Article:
It is clearly important to have the customer at the center of your product development and thinking. As we know testing and then tailoring the product can be crucial to the development of successful new products. However, this can be problematic as well. First, if we craft a product to meet the needs of the customer today, what does that say about tomorrow (let alone when we actually get the product to market in 12-18 months)? Customer needs and demands change. If we put too much focus on exactly meeting their needs today, we have the potential to make only products that have a very short life.
The second issue is probably even more important. One technique often used to determine the customers’ needs, demands, preferences, etc. is the tried and true focus group. In a focus group the company gathers together a group of current customers or potential customers matching a certain profile. While there are many techniques used to conduct a focus group, the primary point is that the group gives vital information to the company about their preferences, buying patterns, feedback, etc. The marketing departments or product development departments then use this information. One common way a focus group is used is to have the members discuss their needs. This seems like a very appropriate use of the focus group, but it still is not working very well given that 80% or so of new products fail.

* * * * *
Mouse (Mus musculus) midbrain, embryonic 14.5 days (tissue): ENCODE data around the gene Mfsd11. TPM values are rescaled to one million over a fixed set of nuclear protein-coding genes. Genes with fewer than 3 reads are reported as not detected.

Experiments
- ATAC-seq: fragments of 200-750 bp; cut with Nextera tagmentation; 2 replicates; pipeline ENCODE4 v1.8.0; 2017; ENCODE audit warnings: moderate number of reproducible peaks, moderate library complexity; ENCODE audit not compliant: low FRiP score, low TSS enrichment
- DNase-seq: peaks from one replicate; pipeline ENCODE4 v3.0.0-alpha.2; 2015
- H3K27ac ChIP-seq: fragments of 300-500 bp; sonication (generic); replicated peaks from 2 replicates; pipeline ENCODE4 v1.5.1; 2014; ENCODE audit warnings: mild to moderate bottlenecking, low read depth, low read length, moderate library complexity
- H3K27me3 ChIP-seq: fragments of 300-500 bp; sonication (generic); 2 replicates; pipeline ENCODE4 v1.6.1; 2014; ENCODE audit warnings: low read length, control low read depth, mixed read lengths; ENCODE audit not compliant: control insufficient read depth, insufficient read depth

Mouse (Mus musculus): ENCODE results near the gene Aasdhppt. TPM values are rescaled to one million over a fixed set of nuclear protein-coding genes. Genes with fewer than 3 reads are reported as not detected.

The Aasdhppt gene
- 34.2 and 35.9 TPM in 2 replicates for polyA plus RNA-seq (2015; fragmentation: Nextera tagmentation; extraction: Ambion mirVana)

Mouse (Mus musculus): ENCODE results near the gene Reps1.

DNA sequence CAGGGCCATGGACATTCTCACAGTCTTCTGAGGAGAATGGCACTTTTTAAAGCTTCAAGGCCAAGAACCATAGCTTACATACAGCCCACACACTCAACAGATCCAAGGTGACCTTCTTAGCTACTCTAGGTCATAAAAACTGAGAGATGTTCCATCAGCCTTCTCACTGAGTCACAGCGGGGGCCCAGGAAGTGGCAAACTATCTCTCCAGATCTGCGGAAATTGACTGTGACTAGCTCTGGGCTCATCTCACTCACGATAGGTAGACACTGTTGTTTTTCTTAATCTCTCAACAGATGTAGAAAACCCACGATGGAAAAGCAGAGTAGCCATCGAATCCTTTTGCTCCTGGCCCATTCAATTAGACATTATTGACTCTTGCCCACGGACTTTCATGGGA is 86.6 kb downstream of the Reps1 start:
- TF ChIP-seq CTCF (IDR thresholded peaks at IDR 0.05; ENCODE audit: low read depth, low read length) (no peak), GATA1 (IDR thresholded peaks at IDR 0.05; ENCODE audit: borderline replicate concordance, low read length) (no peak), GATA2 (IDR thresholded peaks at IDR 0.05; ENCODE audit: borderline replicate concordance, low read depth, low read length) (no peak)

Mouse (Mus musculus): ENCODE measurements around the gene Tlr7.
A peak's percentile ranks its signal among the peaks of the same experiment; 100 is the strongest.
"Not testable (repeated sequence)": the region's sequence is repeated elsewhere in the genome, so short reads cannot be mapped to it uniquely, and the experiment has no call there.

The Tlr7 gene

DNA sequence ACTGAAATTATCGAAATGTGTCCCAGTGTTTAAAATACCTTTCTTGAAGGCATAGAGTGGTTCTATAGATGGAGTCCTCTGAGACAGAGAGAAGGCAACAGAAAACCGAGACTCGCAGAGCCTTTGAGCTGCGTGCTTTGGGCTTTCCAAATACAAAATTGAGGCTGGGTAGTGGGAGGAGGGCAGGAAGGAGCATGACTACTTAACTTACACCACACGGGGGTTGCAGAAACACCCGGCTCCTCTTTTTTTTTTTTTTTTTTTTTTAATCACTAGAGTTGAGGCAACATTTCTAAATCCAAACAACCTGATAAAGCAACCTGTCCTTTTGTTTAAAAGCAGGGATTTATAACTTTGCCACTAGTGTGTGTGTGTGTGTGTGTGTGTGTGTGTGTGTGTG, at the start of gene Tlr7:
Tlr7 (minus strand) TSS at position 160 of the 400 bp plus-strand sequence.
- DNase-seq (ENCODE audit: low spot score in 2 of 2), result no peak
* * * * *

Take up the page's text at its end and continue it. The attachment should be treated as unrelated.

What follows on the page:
Harvard marketing Professor Jerry Zaltman, who has been studying customer behavior for years, has said that companies and marketers who use focus groups have made a fatal assumption error. They assume that customer knows what they doing or more precisely know why they behave (purchase). However, they could not be farther from the truth. Zaltman said, “Ninety-five percent of thought, emotion, and learning occur in the unconscious mind – that is, without our awareness,” and that includes the 95% of the thoughts, emotions, and learning that drive customers buying decisions. Furthermore, if the focus group participants can describe their needs with relative ease and speed, this is a danger sign. It is usually an indication that there is most likely already a product on the market that can meet that need. If that is true and you are just finding out about the need now, it is (probably) too late, because, there is already a market leader. We could debate on whether or not it would still be worth it to enter that market and compete for market share. Though, while successful organizations are adept at competing and fighting, they would rather enter markets where it has the possibility to gain share and profits more quickly and more easily.